These are the headline figures.  In 2012, our  travel costs (as a family of 3) totalled £4661.  In 2013, that dropped to £3260 – a saving of £1401.  So that’s a drop year-on-year of 30%.

In both years, car costs (mainly car hire and fuel) made up the majority of our travel costs.  In 2012, we spent £2518 on cars and fuel – and in 2013 we spent £1809.  That’s a reduction of just over £700 – a 28% drop.

Other costs dropped year on year too.  In 2012 we spent £1331 on buses – and £912 in 2013 – a drop of £420 (or 32%).  Meanwhile we spent £335 less on trains (£205 compared to £540) whilst the only thing we spent more on in 2013 was cycling – up from £163 to £273.  Taxis made up the last bit of spending – £120 in 2012, and dropping by half to £57 in 2013.

So £1400 less spent in 2013 compared to 2012.  Why?  In short, we’ve adapted to not owning a car.  We were pretty quick to hire in those early months – particularly at weekends.  But slowly we changed how we got around.  My son’s birthday is a good example.  In the first year we hired a car to get to his party, carry his cake, bring his presents back.  In the second year we got the bus – and – now that most of his friends’ parents know we don’t have a car – we got a lift back.  £60 or so saved.  One car fewer on the road.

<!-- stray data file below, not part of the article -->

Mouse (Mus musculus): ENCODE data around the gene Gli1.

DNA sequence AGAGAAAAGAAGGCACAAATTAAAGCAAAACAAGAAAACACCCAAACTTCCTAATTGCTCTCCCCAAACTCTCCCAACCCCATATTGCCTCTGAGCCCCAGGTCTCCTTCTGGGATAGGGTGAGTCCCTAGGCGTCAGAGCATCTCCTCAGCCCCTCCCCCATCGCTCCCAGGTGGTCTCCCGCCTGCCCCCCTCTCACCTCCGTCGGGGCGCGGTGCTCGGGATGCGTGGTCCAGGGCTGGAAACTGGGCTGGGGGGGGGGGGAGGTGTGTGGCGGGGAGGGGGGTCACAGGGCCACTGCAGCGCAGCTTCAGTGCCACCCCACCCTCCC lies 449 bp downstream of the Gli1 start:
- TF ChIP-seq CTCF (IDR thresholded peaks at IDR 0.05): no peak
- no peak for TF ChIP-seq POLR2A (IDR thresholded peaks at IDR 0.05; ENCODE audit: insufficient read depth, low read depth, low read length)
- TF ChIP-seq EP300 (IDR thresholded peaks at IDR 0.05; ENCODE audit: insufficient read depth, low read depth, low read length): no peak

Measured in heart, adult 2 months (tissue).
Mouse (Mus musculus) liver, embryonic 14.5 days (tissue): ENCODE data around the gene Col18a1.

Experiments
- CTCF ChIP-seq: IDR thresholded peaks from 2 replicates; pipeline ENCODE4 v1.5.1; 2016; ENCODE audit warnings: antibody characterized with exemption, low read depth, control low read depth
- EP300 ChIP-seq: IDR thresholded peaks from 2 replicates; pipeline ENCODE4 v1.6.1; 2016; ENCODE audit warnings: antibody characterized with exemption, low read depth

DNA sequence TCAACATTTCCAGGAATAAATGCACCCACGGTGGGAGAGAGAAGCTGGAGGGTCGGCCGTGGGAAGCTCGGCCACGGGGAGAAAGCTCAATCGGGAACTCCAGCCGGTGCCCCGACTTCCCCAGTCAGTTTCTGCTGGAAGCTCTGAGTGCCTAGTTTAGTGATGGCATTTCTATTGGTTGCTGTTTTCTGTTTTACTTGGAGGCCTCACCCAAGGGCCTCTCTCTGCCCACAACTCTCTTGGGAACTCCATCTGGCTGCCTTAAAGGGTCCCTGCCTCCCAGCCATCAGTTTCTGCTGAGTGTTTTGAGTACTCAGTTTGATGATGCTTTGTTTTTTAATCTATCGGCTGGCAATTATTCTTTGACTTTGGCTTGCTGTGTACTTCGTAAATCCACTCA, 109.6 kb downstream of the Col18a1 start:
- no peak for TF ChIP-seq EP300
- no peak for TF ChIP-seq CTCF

Overall, in 2012 we hired a car 20 times – for a total of 96 days – the equivalent of around 1 day in 4.  In 2013 we hired twelve times – for a total of 73 days – the equivalent of 1 day in 5.  So around a 20% drop year on year – and as this graph suggests – car use was nearly all about school holidays – plus weekends away.

Car hire costs and fuel - month by month in 2013

Car hire costs and fuel – month by month in 2013

The other main change year on year was switching more short journeys to my bike.  I bought a bike through the Edinburgh Bicycle Co-operative Cycle To Work scheme – which meant I paid around £25 a month during 2013 out of my gross pay for a  new bike.  My cycling really picked up when Leeds Empties moved to new offices in Cross Green in the summer – as the daily commute is a perfect length for cycling – 5 miles – half an hour.  So the amount I spent on bus fares reduced – as (to a certain extent) did my waistline.

My cycling - mostly to and from work - in 2013

My cycling – mostly to and from work – in 2013

 

I’ll write more over the next couple of weeks about how things have changed – and why we hope we’ll never go back to owning a car. But I suppose the main point I’d like to make is that I think what we’ve done (which I totally accept not everyone is in a position to do) wasn’t about a sudden, dramatic change.  It was about steady, sustained changes in behaviour – bit by bit changing how we got around, so that eventually we were in a position to try to live without owning a car.